I’m teaching the family to be the very best that they can be as individuals, and as artists. And I hope that they’ll pick up from where I leave off and take it to wherever it needs to go.
There are those who don’t want us to share our taonga, especially tā moko, with non-Māori offshore. You’ve worked up in Berlin and Amsterdam, places where the skin-art culture has become more and more popular over the last few decades. Where do you stand with this issue of helping non-Māori carry Māori design?
I don’t have any problem with it. Like a butcher needs meat, a tattooist needs skin. I’ve always maintained this view. In order for us to become better at what we do, we must be free to develop these designs, because it’s not just about copying the same designs over and over again. It’s about developing how those designs fit in with the kōrero behind it.
So I take the opportunity to go overseas, not just for the income which, as artists, we need, but also in order to develop the process of moko. It’s almost like experimenting, on how I can improve the process of moko for our own people.
I’m not really worried about who else is carrying our moko. What I’m worried about is that our people need to see moko as more than something that’s aesthetic, that it’s actually a rongoā for our own people. Because we’re the only ones that really understand it.
For our non-Māori people, it’s an opportunity for them to experience a very small part of our culture. The thing about our people is that we’re so goddam passionate we get up in arms when we see Pākehā with moko on their chins and their bodies.
But, hey, there’s nothing wrong with that. In fact, the more you jump up and down about that, the more it encourages healthy debate. And I love that. Just love it. And I challenge anyone to give me a go, kanohi ki te kanohi.
So, when I go overseas, I’m a bit like a mad scientist or a little boy from Ōtara —who, I like to think, I still am — let loose in a candy store. I’m working on new designs. And I know the kaupapa for doing that — and the benefits.
We’ve touched on the tā moko as part of our renaissance, part of us rediscovering ourselves, taking pride in the ways of our tūpuna. But, when you reflect on tā moko, where do you feel it now sits in our society?
Well, I see moko as a reflection of our society. We’re now at a stage where we can celebrate who we are as Māori people. Right across the board, from education to politics, to business, to the arts and sport. Wherever. We’ve still got our own bloody dirty laundry — but who hasn’t? That’s just being human.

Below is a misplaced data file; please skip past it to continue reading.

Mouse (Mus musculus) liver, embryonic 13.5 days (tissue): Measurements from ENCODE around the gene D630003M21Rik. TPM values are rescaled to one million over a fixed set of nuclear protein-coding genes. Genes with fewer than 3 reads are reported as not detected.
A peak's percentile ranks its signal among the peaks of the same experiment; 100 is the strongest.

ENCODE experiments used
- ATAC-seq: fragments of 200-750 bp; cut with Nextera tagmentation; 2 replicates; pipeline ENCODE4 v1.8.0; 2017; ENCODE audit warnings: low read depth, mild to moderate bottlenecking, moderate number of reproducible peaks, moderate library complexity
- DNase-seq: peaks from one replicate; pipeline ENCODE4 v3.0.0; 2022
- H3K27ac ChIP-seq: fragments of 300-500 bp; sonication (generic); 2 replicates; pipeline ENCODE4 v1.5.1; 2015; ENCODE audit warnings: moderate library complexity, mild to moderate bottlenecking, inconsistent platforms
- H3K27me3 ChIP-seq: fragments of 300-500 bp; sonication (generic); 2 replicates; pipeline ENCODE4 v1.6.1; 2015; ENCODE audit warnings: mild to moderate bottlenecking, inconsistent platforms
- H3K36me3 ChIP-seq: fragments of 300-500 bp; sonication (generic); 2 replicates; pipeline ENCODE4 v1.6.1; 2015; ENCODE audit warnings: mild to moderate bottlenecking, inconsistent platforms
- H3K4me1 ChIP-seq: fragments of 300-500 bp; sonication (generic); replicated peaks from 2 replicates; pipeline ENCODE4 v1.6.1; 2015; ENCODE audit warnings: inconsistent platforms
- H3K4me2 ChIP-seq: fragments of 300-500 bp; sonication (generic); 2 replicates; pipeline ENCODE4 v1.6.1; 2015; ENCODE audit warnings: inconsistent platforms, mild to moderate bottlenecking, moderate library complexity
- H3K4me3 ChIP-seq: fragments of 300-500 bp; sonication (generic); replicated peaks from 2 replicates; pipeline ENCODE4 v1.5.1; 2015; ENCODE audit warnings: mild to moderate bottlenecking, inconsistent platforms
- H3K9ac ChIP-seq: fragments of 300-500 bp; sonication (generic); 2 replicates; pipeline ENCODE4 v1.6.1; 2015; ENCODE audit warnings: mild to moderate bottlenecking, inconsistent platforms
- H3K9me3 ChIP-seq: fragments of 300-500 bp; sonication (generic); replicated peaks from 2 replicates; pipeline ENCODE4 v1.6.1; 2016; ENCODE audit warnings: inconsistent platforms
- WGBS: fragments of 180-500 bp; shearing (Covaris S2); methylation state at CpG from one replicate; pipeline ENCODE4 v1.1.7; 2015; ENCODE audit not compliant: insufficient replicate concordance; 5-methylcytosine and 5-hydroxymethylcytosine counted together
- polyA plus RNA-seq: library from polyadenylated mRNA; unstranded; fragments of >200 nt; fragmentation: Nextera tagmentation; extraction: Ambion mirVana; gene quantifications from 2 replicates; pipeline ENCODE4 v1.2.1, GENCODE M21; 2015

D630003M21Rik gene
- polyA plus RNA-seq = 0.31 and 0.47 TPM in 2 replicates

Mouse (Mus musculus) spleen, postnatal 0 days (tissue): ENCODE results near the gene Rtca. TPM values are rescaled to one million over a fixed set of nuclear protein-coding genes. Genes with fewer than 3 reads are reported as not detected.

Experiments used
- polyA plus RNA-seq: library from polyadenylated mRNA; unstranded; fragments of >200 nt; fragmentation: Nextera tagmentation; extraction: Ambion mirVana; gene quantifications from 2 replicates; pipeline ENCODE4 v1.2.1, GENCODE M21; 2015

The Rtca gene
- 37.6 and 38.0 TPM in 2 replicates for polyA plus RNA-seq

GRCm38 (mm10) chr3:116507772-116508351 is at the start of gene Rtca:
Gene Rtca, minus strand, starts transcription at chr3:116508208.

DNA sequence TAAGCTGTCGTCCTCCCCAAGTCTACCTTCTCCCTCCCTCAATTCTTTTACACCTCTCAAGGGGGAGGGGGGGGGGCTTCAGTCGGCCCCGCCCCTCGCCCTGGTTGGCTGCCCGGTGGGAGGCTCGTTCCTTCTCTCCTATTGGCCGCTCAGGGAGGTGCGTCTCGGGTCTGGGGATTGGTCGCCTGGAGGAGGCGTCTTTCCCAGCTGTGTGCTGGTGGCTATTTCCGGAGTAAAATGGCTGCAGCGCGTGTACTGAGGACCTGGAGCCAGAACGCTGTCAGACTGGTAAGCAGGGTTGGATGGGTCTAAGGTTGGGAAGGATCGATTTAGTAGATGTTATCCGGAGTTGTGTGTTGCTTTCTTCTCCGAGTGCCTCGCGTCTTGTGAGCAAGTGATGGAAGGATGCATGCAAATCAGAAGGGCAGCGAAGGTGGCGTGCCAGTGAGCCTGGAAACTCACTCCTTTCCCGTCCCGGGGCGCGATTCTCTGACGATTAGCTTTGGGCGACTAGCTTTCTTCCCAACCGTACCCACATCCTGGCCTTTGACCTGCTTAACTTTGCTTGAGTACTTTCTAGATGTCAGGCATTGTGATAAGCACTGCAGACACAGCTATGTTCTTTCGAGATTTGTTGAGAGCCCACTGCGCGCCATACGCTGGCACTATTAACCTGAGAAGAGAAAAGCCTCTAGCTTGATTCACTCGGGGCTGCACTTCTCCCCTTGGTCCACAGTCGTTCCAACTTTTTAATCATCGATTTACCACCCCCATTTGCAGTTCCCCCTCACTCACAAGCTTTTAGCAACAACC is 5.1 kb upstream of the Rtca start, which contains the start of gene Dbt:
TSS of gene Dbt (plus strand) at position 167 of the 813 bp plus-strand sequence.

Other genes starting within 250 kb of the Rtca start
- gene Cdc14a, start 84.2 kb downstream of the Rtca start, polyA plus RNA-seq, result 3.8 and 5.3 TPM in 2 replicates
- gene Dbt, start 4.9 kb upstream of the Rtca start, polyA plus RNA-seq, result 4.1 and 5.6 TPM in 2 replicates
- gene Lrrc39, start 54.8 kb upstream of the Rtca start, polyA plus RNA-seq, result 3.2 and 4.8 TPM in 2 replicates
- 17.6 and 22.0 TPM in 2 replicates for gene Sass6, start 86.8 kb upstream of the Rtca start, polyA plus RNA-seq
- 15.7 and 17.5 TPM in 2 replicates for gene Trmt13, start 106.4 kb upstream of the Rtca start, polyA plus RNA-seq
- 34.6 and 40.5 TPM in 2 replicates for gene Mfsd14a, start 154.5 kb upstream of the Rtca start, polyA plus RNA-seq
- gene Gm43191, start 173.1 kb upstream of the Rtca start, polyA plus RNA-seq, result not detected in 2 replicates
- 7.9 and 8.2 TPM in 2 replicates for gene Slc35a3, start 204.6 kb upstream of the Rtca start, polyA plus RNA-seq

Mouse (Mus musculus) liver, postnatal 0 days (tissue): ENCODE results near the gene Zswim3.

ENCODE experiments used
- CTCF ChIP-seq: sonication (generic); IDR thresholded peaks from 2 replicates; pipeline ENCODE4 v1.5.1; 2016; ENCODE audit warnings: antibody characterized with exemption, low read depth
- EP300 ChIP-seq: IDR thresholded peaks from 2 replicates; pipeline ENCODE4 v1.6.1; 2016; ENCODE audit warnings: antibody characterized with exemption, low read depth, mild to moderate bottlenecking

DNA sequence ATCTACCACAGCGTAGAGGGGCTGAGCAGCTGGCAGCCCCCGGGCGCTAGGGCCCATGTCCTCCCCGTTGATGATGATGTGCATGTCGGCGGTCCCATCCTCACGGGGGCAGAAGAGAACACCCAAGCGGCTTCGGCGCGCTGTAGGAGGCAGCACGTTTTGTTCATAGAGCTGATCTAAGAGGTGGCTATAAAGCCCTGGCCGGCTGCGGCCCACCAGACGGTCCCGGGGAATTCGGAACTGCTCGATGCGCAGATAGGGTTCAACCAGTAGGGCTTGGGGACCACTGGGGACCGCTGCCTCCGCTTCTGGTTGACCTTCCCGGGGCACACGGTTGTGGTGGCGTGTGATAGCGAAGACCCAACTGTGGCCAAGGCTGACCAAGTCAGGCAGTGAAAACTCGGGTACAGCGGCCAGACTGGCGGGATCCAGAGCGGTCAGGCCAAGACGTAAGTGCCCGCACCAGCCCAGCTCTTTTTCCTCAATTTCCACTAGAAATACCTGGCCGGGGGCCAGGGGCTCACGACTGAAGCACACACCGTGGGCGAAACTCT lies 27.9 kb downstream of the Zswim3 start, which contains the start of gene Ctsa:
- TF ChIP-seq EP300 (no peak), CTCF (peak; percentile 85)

But it’s been a great achievement when you consider the amount of shit that Māori have had to endure since the first white fulla stepped on to this land. We’ve had to fight for everything we have. Pākehā might argue that we have the same opportunity as they do. But, anyone born Māori — or born indigenous anywhere in the world — can refute that immediately.
Māori have had to fight for everything. For their reo, land, education, kōhanga reo, kapa haka, their media, Te Matatini. All of that. We’ve had to fight for it. Including Waipapa up at Auckland University. Everything we’ve been able to achieve.
And moko is a celebration of all of that. It connects us, and it says to the rest of the world: “He Māori tātou.” I think that’s a powerful metaphor for the rest of the world. Not to blow our own trumpet. Not to big-note ourselves. But every now and then, the kumara has to talk about how sweet it is.
Ka pai, Gordon. I thank you for your kōrero, which has been wonderful. A couple of years ago, you had an accident on your beloved Harley motorbike. That prompted the move to the South Island, to Te Tau Ihu. I was a little surprised by it. You’re from Ōtara. And your House of Natives gallery is in Māngere Bridge. How’s that move been, and what have you learned from the experience?
The move, for me, has been about healing. It’s important that we maintain our energy, our force, and our focus as Māori. We need to stay on the waka is what I’m saying. But sometimes our people just go and go and go — and we burn out. I think that’s what happened with me in Auckland.
I just pretty much burned out. But I survived it and I’m still recovering. This place down here in Te Waipounamu has been a healing place for me. It’s allowed me to reconnect with whakairo and reconnect with some of the other art forms. But, more importantly, reconnect with my six-year-old Tumanako, my wife, Yvanca, and my older children — Te Rangihau, Teragi, Wairingiringi, and Maaka Te Po.
And coming down here has given me a chance to get back to basics and make sure that I’m taking care of the things that have been taking care of me all my life.
Would you like to make any final observations?
Well, in the last 30 years, Māori overall, have excelled in re-establishing our identity. But the danger is that we create a structure within Māoridom that’s similar to the structure we’ve been fighting all these years.
I would hope, once the land comes back and the claims are settled, that we initiate systems that are Māori-based and not Pākehā-based. If we look at our big Māori organisations, we see that they look like Pākehā organisations.
But let’s not forget who we are and where we’ve come from. We need to stay strong and stay true to our kaupapa. And, hopefully, in 100 years from now, our descendants will still respect the things we’ve laid for them. So, kia kaha koutou ma mo te iwi Māori.
Thank you, Gordon. I still remain tā moko-less, but if I’m ever to get one, I know who I’ll be heading to see.
I’ll be waiting, brother.
This interview has been edited for length and clarity.